9 Part Blog: The Reasons Transformational Change Can Fail – Reason 6.
One common mistake organizations make when implementing change is to view it as a project with an end date. This comes from a project management mindset, which primarily focuses on technical implementation. Under this way of thinking, once training is done and some results are seen, the initiative is proclaimed a success and complete. This occurs without realizing that implementation is only the first step in the eventual success of the transformation.
Transformational Change is Different From Change Management
One of the key attributes of successful transformational change is it embeds within the operating culture of the company. This is very different from standard change management practices. Under the current approaches used, once an initiative is implemented, it is then up to the company and its management to make it work. This is also where conventional change management fails. No transformational initiative will embed itself within the operating culture of the company on its own. For this to occur, there needs to be a shift in organizational mindset where the new approach becomes the accepted way of doing things. I refer to this as developing a transformational change mindset, which is an important part of the Transformational Change Model.
To embed and support this, a number of Organizational Anchors need to be in place, which include:
- Executive and managerial support.
- Ongoing modeling of required behaviors by executives and managers.
- Updating policies and procedures to reflect the new reality.
- Ongoing coaching for skills proficiency.
- Development of, and ongoing use of performance metrics.
- Regular communication to support success.
- Reinforcement of expectations through annual performance plans.
- Employee performance linked to career growth and advancement.
- Employee accountability through proactive action, collaboration and professionalism.
Every company to some extent, will have some of these in place. Examples include policies and procedures, a variety of performance metrics, and annual employee performance plans. However, many companies do not fully utilize these when implementing change management to embed the new processes, tools and expectations within their operating culture, which impacts their adoption. The use of Organizational Anchors is key to having the initiative become part of the company’s operating culture.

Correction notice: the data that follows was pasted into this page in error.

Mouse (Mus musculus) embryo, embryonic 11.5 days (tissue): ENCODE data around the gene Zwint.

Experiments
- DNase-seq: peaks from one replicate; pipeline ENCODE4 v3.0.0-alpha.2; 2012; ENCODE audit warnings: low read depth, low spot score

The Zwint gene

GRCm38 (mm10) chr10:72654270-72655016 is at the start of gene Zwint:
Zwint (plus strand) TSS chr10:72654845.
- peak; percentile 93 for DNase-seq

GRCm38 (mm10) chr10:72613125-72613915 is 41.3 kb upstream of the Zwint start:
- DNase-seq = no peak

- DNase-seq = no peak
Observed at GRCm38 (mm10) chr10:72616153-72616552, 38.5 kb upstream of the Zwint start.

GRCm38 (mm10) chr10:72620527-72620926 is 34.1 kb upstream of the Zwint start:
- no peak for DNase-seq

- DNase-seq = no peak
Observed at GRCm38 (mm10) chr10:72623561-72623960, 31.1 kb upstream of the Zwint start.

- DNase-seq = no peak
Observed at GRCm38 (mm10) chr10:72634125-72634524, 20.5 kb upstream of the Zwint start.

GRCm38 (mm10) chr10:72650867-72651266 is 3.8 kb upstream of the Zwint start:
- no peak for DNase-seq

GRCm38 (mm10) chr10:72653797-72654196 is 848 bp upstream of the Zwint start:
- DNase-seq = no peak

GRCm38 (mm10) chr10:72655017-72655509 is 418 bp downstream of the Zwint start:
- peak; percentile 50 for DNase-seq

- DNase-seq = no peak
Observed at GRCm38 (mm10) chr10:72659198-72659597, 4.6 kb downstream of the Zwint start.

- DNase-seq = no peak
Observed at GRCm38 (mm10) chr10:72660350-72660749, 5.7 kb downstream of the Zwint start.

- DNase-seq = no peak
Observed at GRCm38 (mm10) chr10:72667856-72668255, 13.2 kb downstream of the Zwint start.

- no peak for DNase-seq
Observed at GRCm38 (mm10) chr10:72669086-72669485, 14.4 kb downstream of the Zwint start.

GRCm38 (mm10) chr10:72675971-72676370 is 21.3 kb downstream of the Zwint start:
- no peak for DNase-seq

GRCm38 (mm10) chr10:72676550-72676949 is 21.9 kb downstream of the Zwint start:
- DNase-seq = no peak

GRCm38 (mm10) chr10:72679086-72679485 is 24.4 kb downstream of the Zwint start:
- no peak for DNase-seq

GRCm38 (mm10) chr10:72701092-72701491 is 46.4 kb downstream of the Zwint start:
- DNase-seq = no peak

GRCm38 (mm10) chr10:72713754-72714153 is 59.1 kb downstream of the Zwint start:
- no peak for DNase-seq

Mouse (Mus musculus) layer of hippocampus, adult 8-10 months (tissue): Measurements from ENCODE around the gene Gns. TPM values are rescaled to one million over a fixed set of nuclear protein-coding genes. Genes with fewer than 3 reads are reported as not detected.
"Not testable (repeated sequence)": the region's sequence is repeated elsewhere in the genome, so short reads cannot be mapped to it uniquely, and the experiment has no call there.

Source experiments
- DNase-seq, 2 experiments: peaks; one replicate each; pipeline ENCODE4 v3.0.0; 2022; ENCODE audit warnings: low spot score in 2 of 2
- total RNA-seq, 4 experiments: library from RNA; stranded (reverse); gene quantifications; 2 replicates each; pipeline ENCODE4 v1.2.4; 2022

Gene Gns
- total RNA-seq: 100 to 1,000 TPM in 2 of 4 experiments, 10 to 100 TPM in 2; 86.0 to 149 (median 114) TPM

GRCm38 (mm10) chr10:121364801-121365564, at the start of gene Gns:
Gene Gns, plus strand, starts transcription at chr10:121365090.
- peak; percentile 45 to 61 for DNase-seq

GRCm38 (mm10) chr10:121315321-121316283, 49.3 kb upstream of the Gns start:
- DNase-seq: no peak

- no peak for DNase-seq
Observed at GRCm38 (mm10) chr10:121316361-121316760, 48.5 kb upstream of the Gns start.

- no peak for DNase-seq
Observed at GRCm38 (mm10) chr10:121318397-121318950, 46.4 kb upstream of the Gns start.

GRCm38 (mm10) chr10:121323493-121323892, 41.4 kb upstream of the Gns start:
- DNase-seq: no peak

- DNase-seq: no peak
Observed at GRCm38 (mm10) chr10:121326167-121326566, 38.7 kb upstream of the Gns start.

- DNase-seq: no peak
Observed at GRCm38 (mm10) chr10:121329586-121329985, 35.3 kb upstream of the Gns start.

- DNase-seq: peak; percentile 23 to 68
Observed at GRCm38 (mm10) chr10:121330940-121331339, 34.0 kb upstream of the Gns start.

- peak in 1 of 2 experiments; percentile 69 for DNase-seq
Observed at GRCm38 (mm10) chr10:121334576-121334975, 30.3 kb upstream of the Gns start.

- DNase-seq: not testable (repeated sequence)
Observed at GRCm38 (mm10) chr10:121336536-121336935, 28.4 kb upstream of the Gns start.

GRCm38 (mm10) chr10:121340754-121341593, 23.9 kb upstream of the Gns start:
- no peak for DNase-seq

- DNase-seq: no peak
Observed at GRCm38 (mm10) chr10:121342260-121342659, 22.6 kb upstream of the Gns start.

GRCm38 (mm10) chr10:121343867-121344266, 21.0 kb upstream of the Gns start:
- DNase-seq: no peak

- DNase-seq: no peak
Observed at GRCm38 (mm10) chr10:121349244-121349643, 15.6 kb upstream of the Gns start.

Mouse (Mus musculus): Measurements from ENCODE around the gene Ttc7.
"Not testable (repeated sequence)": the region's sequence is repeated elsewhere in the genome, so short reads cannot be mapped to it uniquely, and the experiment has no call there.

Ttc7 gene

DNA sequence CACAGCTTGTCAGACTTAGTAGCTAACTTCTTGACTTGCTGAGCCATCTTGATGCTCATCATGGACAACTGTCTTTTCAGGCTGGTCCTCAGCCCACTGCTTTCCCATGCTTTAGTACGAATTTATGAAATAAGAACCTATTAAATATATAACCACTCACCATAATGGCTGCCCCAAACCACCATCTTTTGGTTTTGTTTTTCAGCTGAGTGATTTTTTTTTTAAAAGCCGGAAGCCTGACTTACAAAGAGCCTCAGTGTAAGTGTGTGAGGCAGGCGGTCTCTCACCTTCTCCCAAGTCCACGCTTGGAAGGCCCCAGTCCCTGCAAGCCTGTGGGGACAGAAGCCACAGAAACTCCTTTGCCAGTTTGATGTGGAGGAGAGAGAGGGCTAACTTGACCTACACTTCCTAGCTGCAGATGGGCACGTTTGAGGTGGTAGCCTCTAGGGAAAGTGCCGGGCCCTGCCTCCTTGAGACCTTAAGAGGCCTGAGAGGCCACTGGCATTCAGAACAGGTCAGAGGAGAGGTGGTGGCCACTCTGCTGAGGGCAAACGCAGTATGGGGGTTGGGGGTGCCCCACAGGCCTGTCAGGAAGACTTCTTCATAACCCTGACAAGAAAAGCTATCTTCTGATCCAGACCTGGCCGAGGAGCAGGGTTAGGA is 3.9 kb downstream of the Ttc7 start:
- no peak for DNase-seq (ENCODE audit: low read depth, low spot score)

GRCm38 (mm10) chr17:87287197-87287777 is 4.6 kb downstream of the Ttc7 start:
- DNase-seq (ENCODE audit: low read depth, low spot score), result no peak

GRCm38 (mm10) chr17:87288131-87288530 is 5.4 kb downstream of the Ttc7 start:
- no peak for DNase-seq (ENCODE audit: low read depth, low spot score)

Moving Beyond Current Change Management Practices
Not only are Organizational Anchors critical to embed new processes, tools and behaviors, but they are also practices that lead companies to become best in class. Active focus on these build long term capabilities and expectations within the workforce. Eventually, this leads to a transformational mindset evolving, where employees see change as an ongoing process and an important part of their career, and what makes their organization unique.
In the next blog, I will review the risks of having an inexperienced project manager leading your transformational change initiative.
This article is based on my forth coming book Rethinking Change Management; How To Implement Transformational Change For Long Term Success, which will be publishing later this year. If you find this article helpful, please share and subscribe to our blogs and newsletter (insert link here). Stay tuned for further details.
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